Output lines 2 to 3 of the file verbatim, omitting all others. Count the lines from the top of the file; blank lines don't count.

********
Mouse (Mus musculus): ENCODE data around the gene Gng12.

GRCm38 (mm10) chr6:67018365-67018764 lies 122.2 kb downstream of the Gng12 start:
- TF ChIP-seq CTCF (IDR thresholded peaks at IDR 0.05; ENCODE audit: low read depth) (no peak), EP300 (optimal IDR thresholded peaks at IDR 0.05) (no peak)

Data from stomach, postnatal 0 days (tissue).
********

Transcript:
GRCm38 (mm10) chr6:67018365-67018764 lies 122.2 kb downstream of the Gng12 start:
- TF ChIP-seq CTCF (IDR thresholded peaks at IDR 0.05; ENCODE audit: low read depth) (no peak), EP300 (optimal IDR thresholded peaks at IDR 0.05) (no peak)